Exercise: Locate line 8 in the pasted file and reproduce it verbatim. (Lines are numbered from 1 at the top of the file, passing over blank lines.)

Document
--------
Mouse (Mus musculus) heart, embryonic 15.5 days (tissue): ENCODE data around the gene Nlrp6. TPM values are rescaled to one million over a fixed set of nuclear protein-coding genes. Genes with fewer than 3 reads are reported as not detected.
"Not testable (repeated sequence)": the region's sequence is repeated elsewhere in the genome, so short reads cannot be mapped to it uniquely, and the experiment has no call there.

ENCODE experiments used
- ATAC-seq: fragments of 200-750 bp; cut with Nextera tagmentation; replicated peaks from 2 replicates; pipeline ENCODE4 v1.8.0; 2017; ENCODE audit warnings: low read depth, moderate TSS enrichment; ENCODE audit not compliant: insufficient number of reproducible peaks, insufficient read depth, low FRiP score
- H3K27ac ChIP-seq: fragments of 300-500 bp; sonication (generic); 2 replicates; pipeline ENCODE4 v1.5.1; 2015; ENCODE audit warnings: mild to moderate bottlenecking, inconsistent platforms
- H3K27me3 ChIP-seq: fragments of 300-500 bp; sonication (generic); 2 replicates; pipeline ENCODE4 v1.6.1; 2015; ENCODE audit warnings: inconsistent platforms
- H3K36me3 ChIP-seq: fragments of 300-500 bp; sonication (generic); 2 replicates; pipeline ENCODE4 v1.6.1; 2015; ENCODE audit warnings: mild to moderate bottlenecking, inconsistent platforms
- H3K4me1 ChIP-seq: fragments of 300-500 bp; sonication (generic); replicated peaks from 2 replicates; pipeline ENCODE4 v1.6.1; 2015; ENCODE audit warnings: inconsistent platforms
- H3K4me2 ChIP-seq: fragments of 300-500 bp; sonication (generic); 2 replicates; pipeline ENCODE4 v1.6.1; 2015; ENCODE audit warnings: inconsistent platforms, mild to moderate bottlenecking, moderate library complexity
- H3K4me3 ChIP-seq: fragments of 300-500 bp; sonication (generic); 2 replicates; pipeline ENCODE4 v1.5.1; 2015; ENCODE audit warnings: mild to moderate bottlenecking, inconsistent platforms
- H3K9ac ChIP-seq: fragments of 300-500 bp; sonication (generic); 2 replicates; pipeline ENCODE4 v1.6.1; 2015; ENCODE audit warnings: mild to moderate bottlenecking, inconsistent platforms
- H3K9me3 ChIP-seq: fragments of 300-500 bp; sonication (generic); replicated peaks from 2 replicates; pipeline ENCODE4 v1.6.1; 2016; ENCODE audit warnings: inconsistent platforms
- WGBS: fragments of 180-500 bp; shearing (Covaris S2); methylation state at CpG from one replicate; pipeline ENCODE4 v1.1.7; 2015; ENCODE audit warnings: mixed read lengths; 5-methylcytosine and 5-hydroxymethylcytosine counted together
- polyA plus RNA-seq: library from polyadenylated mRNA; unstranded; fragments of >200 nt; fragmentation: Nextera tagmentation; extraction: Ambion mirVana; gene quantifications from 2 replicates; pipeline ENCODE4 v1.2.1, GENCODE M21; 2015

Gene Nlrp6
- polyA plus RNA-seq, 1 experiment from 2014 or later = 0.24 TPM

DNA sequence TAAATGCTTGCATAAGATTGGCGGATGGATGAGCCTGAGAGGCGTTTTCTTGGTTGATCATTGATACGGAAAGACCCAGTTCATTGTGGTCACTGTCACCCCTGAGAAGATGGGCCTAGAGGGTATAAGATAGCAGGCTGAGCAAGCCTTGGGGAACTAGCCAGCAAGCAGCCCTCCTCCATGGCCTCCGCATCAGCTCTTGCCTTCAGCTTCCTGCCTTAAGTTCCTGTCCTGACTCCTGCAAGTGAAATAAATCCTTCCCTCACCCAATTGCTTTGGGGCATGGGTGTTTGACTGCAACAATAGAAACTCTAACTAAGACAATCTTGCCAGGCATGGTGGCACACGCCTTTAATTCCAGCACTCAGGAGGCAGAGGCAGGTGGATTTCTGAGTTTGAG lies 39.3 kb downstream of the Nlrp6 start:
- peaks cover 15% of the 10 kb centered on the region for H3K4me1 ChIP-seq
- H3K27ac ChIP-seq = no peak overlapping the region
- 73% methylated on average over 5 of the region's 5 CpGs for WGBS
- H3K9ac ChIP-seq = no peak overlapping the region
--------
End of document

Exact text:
- H3K4me1 ChIP-seq: fragments of 300-500 bp; sonication (generic); replicated peaks from 2 replicates; pipeline ENCODE4 v1.6.1; 2015; ENCODE audit warnings: inconsistent platforms